There’s loads of great digital transformation nuggets in here, from Coté.
There’s loads of great digital transformation nuggets in here, from Coté.
Yesterday [Rob Miller] joined a large group of people whose idea of the best way to spend a beautiful sunny Saturday was to gather together in London’s City Hall and discuss ideas for ways that London can get the most out of the opportunities that ‘smart city’ developments offer.
With the particular needs of healthcare users and NHS having a strong, trusted brand, we’re noticing more and more that we need to go beyond the GDS standard and define our own universal method.
While there are some great pockets of work taking place to deliver better public services, the UK government’s overall attempts at technology-enabled, or “e-government” or “digital”, reform appear to be struggling to achieve and sustain the benefits promised at the pace and scale originally foreseen. And not for the first time – this has been a repeating cycle of optimism and disillusionment since the mid-1990s. So why is this?
I’ve banged on about this before, but then that’s because I think it is pretty important. To quickly recap – digital civic infrastructure is an idea I have been thinking about for some time as a means through which local councils (am thinking mostly about those at the district or borough tier, although it may be relevant for others too) can redesign their operating model and help to rewire local public service delivery to better meet the needs of local people, communities and businesses – and indeed to prevent those needs arising in the first place.
The starting point for me was when thinking about technology provision in local councils and how that might best work. Heavily influenced by platform based thinking as described by Mark Foden in this video and also in various bits of writing by Mark Thompson (and of course the original idea by Tim O’Reilly). The idea of reducing the number of siloed back office systems to being able to reuse common components such as reporting, booking, assessment, calculation, payments, case management etc answers many of the problems of delivering IT to multiple different services areas.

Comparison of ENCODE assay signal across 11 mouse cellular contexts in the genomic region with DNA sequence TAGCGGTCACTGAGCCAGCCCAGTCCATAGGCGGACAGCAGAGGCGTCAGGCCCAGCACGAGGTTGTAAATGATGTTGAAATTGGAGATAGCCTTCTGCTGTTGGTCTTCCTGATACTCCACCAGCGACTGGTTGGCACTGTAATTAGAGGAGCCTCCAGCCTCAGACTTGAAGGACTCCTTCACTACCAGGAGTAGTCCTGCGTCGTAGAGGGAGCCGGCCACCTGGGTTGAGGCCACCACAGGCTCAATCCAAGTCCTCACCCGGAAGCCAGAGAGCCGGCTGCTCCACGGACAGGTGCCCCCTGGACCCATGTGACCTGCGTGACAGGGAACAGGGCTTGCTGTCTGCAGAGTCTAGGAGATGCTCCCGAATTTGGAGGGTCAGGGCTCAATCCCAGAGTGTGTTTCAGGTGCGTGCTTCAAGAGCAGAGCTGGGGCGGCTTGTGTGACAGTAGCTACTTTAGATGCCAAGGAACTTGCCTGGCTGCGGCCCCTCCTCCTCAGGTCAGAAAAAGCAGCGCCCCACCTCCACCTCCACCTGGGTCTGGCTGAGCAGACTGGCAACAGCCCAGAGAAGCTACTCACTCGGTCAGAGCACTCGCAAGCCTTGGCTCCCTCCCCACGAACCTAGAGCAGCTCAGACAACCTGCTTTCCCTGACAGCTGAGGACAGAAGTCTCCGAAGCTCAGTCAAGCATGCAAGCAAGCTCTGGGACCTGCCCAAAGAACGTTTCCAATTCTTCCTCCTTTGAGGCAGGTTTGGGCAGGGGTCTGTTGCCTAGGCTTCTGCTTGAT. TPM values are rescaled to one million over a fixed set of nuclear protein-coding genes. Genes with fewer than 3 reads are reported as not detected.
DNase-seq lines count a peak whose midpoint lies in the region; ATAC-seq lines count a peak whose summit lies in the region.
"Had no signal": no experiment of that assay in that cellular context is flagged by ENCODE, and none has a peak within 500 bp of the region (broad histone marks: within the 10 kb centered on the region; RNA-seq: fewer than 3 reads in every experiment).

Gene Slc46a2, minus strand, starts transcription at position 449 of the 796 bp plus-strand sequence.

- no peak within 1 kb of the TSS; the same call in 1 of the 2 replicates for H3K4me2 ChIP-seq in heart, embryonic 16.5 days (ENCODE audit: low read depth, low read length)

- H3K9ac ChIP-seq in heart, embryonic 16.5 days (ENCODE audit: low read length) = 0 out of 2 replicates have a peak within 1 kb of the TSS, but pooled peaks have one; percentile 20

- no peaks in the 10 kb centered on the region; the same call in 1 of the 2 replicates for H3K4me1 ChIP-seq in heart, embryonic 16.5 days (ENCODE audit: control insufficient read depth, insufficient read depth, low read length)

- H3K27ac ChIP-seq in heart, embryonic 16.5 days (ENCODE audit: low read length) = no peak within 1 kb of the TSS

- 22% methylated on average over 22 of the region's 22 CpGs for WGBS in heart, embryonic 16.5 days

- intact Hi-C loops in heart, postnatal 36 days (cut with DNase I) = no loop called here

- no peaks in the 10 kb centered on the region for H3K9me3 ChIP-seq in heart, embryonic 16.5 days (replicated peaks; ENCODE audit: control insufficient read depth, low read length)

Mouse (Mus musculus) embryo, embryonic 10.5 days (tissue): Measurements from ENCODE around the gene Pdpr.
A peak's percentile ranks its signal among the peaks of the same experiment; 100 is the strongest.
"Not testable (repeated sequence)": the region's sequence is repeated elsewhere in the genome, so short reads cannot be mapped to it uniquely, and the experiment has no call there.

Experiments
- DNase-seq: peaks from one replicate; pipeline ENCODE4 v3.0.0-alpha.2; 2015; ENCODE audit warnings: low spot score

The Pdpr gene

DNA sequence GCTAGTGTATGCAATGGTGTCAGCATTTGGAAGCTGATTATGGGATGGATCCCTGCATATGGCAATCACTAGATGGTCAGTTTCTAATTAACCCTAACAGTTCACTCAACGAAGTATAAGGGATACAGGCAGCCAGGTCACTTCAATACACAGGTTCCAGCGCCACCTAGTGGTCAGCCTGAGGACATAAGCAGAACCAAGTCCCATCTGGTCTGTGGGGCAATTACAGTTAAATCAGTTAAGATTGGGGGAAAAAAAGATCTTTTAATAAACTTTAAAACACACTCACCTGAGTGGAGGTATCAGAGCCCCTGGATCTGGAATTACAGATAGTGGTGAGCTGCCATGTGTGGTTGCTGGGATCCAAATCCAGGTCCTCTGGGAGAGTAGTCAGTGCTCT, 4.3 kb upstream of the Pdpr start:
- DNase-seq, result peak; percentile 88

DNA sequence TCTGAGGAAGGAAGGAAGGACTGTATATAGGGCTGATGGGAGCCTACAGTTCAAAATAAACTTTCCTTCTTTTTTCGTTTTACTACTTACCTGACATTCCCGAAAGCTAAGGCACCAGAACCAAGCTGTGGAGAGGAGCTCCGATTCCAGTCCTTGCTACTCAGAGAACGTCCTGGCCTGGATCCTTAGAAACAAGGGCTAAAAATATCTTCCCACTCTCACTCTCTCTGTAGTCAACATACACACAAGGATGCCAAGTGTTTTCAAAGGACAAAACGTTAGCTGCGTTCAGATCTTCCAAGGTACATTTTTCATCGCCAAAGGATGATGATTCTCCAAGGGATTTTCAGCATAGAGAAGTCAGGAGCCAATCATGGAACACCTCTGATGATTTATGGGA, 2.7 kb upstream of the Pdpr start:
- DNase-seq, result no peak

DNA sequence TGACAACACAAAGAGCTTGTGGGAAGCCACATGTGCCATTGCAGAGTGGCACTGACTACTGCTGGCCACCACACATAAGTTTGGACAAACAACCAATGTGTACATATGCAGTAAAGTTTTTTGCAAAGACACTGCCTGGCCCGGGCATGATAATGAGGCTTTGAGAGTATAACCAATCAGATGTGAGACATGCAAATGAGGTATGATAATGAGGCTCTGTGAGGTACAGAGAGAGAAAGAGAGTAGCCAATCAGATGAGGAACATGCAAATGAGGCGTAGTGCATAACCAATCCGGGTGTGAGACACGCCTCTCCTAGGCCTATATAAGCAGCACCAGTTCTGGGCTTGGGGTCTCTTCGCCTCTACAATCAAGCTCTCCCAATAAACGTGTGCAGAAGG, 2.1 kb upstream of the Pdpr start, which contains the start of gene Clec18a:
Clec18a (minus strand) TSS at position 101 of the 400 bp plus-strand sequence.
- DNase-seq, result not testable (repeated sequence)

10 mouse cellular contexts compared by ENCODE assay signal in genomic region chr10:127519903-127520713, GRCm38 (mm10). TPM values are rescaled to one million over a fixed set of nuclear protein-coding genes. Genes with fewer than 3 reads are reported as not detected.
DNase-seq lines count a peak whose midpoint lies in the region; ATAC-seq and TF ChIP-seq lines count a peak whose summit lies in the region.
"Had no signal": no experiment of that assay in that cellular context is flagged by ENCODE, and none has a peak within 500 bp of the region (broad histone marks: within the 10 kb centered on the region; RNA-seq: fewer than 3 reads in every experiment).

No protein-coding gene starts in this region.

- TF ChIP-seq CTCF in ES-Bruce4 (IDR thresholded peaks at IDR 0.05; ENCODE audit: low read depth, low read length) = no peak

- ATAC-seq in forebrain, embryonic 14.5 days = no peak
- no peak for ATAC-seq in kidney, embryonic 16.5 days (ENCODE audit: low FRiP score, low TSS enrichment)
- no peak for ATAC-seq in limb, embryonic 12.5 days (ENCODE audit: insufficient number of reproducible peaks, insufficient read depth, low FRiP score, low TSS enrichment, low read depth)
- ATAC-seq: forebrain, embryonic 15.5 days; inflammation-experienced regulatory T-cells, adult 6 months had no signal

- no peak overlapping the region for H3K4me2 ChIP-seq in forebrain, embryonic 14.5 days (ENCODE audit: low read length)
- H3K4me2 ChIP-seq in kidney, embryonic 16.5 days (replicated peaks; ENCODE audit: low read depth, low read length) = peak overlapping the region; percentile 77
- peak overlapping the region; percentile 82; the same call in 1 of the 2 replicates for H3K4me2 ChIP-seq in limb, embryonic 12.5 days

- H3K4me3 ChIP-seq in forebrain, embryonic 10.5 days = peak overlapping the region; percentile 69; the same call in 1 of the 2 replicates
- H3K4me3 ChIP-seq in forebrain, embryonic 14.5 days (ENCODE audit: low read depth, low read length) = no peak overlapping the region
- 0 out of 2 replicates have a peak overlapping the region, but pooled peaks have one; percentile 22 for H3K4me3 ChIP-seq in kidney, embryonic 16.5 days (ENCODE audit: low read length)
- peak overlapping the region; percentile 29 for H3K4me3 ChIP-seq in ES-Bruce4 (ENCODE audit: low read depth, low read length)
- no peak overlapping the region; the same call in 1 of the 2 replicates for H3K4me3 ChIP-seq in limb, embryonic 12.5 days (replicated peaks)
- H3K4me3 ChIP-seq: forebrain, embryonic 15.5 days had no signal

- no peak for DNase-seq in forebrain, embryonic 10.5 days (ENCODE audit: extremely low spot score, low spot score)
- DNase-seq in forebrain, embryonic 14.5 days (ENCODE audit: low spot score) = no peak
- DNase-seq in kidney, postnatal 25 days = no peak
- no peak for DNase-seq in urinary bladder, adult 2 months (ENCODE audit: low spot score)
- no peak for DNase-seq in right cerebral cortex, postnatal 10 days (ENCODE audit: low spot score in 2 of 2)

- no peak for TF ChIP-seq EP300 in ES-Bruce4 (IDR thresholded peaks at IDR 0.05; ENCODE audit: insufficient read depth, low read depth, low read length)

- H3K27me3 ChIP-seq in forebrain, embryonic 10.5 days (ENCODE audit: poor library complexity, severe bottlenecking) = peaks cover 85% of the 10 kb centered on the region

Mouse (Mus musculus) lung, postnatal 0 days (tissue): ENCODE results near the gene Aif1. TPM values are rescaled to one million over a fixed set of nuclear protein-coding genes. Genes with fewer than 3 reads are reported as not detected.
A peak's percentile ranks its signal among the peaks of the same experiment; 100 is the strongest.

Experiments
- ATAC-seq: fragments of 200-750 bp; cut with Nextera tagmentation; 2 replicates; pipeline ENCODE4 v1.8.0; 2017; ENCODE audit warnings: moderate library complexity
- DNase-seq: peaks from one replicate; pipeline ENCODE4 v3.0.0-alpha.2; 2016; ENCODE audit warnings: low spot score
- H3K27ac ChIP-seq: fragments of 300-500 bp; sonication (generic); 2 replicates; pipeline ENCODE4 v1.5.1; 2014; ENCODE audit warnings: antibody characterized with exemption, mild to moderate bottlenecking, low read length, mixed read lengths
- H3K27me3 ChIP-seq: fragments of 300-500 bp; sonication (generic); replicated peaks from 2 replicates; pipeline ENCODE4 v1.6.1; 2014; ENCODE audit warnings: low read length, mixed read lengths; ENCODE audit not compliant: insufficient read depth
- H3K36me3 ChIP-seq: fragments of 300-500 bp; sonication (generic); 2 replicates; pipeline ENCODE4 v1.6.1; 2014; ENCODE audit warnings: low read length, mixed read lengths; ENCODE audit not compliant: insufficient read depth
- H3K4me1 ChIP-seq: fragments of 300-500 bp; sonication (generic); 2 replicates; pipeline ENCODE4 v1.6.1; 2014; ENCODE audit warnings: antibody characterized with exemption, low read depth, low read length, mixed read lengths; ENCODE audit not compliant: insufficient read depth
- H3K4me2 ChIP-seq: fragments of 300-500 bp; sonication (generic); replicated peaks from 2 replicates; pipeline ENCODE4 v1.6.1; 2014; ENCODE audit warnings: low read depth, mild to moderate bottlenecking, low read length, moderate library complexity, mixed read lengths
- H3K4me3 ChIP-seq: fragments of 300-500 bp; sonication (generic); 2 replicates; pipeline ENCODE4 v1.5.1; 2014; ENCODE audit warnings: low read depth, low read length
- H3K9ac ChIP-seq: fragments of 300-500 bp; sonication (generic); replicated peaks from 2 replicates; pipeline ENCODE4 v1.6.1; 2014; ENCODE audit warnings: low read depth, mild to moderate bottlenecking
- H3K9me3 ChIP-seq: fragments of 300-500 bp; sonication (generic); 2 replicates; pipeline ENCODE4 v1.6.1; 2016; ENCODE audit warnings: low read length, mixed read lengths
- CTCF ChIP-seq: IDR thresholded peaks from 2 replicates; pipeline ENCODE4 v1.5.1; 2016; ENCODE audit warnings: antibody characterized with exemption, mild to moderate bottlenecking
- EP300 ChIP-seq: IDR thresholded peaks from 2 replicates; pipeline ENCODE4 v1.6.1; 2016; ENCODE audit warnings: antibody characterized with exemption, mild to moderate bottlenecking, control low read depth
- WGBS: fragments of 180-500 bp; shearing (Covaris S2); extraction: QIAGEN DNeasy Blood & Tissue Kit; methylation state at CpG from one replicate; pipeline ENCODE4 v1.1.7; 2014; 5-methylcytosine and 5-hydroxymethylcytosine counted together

Much of this platform based thinking has gone in the direction of platforms for government, rather than government as a platform, in that components could be shared between bits of government delivering the same or very similar services. Why should a council delivering bins in one area need to buy a different system to the one next door, or indeed on the other side of the country? This is the approach taken by the GDS government as a platform team, which is developing shared components such as Pay, Notify and Platform as a Service.
While this is a very attractive proposition, with potentially eye watering sums of savings possible, it misses the mark for me in that it takes the focus away from meeting local people’s needs and instead looks to making things easier and more efficient for the organisations. In other words, the effort of sharing and collaborating on these components will likely result in them being less able to meet a local person’s need due to the increased levels of genericism needed.
Instead, and this is where we get to digital civic infrastructure, the real area of sharing and collaboration to focus on is within the local system itself. Instead of opening up platforms and components to other councils, these shared capabilities should be usable by all the actors within a local system. So, the borough council, the county, the local DWP office, the NHS and CCG, housing associations, community and voluntary groups, and even private sector providers of public services.